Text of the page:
Google has avoided a costly legal precedent by settling out of court in an online abuse case due to be heard in the High Court today, legal experts have said.
Daniel Hegglin was seeking an injunction to force Google to block all traces in its search results of online abuse against him, following a defamatory anonymous campaign of abuse.
But Google instead settled with Hegglin before the case started. The details of the settlement have not been disclosed.
David Cook, cybercrime specialist at law firm Slater & Gordon, said if the court had ruled in Hegglin's favour it would have set a costly precedent for the company and "opened a floodgate" of claims in much the same way as the so-called "right to be forgotten" ruling has done.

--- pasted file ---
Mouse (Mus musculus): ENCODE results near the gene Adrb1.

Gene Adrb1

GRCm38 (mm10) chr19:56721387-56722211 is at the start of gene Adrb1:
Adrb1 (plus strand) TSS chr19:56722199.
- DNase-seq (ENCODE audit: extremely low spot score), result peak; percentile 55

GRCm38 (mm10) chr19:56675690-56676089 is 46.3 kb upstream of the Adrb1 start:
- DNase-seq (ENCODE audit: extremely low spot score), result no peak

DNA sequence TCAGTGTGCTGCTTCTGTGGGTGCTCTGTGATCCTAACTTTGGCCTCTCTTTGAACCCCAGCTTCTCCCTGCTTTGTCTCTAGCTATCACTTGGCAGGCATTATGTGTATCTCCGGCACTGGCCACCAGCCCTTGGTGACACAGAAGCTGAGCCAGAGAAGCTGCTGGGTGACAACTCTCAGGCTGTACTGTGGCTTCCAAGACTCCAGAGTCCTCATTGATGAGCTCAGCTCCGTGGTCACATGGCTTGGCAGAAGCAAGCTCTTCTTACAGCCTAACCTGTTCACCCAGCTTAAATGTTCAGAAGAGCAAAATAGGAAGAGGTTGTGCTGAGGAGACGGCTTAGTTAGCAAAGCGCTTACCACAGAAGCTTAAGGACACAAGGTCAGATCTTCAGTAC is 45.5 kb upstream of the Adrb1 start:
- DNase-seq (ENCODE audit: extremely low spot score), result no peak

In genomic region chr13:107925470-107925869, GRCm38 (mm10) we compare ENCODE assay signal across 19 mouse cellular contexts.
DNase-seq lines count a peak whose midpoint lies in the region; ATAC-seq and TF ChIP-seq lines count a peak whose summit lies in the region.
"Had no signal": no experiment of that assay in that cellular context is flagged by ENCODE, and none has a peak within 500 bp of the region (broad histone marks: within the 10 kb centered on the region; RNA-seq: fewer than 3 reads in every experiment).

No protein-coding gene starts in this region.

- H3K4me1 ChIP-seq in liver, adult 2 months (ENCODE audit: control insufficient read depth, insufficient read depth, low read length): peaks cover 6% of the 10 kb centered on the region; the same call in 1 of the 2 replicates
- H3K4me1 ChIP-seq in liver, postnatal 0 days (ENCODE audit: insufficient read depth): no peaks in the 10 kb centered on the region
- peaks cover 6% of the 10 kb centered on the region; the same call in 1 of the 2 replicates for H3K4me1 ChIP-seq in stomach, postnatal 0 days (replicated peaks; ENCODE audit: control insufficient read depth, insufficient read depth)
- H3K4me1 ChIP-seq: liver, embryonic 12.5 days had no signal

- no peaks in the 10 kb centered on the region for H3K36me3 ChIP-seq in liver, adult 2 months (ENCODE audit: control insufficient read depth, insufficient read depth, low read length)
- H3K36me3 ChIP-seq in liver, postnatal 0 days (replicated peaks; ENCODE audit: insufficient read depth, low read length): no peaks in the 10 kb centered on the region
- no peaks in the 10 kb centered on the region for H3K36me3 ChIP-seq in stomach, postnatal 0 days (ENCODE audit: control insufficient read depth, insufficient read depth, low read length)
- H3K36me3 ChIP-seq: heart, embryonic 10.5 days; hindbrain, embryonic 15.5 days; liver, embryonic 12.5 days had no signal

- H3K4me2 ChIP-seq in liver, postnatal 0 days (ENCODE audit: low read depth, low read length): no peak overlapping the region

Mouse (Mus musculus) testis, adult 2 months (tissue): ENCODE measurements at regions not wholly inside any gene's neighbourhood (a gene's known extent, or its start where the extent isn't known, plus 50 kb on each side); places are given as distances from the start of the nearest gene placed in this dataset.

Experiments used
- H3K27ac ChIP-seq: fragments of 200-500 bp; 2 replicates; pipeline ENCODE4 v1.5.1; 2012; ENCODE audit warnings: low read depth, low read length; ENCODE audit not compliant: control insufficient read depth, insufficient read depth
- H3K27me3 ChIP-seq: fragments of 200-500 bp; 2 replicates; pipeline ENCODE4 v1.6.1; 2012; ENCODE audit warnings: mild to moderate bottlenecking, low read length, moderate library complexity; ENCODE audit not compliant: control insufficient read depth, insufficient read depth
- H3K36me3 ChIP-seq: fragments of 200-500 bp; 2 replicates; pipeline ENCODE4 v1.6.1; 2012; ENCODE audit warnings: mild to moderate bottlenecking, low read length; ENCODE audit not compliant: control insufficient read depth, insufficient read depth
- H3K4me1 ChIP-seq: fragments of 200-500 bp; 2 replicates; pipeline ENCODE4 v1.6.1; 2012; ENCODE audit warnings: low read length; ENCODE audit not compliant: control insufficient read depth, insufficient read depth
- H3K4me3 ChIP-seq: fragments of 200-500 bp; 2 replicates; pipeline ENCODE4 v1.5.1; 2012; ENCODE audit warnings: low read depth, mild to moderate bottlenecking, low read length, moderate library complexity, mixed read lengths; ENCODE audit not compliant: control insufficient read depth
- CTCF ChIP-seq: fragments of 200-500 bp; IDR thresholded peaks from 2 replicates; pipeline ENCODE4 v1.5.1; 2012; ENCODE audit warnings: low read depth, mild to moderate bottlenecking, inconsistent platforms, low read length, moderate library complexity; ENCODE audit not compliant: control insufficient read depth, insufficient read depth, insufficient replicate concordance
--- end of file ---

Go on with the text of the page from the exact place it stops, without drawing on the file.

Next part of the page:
Earlier this year the Court of Justice of the European Union ruled that individuals have a "right to be forgotten" online where information is out of date or inaccurate.
The ruling then triggered around 500,000 requests to the company to delete links.
"The 'right to be forgotten' case has opened a deluge of requests to deal with outdated or inaccurate information. But [online abuse] is even more of a moveable feast - in terms of deciding what is defamatory," said Cook.
"It is unclear what the outcome is for the removal of the online abuse in this case, but it appears that Google has agreed to remove the defamatory material from its index," he said.
However, he added that it is likely that further similar cases would arise. "Google has deferred to another day," he said.
Rachel Atkins, partner at law firm Schillings, agreed that an out-of-court settlement was a preferable option for Google.
"My understanding of the settlement is that some positive steps have been taken to block the links," she said.
She added the decision could signal a shift in Google taking a more proactive approach toward defamatory material. ®